What do The Economist and Dieudonné M’bala M’bala have in common?
At first glance, nothing. The former is an erudite magazine read religiously by besuited businessmen and politicos with no anti-Semitic component. The latter is an oafish French comedian given to outbursts of anti-Semitism, most notorious for having popularised the quenelle, an inverted Nazi salute.
And yet one curious thing appears to bind together the bible of the business classes and the comedic scourge of the French establishment: a propensity to believe that Zionism has a stranglehold, or at least exercises a baleful influence, on world politics.
Last week, as Western observers continued to get hot under the collar over the growing popularity of Dieudonné among French youth, a cartoon controversy at The Economist went virtually unreported. The magazine pulled from its website a cartoon it had originally published on 21 January after Jewish groups complained it was anti- Semitic.
The cartoon showed President Obama reaching out to shake hands with Iranians, trying to make peace with Iran, but he can’t quite get there because his leg is shackled by a huge seal of Congress that is daubed with the Star of David.
Not surprisingly, Jewish groups expressed concern that the cartoon indulged the old, foul notion that Congress is run by Jews or Israel. Certainly, the cartoon seemed to imply that the most powerful man on Earth is hampered, harmed, held back by something to do with the Jews.
Last week, The Economist said “some readers felt the cartoon implied that Jews controlled Congress”’, which is not “what we believe”, so it took the cartoon off its website.
That The Economist could land itself in hot water over an image of Zionist/Israeli/Jewish influence in the same week Dieudonné continued to make international headlines for his Jew-baiting antics is very striking.
This suggests the Dieudonné phenomenon might not be as foreign as some people think. There’s been a tendency to depict Dieudonné’s belief system as an immigrant thing (he is of Cameroonian descent) that is spreading like a virus among the uncouth and the uncultured.
Indeed, concern about Dieudonné increased massively when Nicolas Anelka, a French footballer for West Bromwich Albion, performed the quenelle after scoring a goal, leading to much handwringing in the respectable press about footie fans, that most feared of modern constituencies, being corrupted by populist anti-Zionist prejudices.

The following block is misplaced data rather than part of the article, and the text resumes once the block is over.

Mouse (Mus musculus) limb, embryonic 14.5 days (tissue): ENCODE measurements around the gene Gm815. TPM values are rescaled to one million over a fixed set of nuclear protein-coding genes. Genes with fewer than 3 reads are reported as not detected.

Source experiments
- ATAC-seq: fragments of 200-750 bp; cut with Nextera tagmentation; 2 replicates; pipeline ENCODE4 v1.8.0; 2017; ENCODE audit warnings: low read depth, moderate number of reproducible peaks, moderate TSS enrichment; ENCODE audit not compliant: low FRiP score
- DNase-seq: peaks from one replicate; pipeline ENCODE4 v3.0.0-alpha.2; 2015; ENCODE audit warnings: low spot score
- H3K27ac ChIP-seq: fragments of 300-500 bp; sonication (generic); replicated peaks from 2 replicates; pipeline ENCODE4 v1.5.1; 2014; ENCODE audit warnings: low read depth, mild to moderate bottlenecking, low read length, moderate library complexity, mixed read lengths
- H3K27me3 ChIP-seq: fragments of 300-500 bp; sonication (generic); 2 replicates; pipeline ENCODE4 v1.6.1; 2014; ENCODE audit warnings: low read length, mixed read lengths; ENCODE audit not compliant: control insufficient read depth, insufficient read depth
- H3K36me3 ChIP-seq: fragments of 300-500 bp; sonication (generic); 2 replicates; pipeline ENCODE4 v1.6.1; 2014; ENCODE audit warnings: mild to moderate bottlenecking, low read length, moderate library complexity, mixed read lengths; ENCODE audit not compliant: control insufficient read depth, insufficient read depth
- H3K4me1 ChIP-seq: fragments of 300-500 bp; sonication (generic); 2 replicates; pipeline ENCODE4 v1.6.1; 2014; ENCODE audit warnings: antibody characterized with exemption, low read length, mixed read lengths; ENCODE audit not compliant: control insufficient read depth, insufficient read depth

Yet this obsessive focus on the dumber expressions of cheap anti-Zionist or Israel-hating or anti-Semitic ideas overlooks the fact that even in respectable circles these days, there is a temptation to see Jewish-related forces as worryingly influential.
Where Dieudonné says Zionists have “organised all the wars and all the disorders on this planet”, a cartoon in The Economist hints that the Star of David is a barrier to American peace with Iran and thus, presumably, a source of global conflict. This is not to suggest for one minute that The Economist is anti-Semitic.
It isn’t, whereas Dieudonné clearly is. But the underlying similarity of views expressed in that Economist cartoon and in Dieudonné’s far more disturbing outpourings does suggest they at least inhabit the same moral universe. And that is a universe in which there is a growing tendency to think conspiratorially, to be constantly on the lookout for the one malevolent thing, group or person that might be held responsible for the myriad problems afflicting Western societies and international affairs.
This is the real driving force of modern-day populist anti-Zionism that sometimes crosses the line into anti-Semitism: not a resurrection of old, explicitly racial fears of the Jews, rather the mainstreaming of the conspiratorial imagination, the way in which pretty much everyone today is a conspiracy theorist, the increasingly common temptation to find a dark actor or hidden force who might be blamed for political, economic and global disorder that we otherwise struggle to explain. One of the most striking developments of recent years has been the movement of conspiratorial thinking into the centre of political life and public debate.
For decades, conspiracy theories about global affairs and domestic politics being controlled by largely hidden, unnamed actors with a malevolent agenda tended to flourish only on the fringes of society, especially among far-right groups.
But today it is commonplace to hear very mainstream thinkers and activists talk about the ‘cabals’ and ‘cults’ that allegedly control economic life and dictate the global agenda.
As a result of a broader crisis of politics, of a drawn-out evacuation of meaning and oftentimes purpose, political and economic developments can seem arbitrary and unhinged to many – and they respond by devoting energy to obsessively hunting down the dark, dastardly thing which, they assume, must be puppeteering these confusing developments from behind the scenes.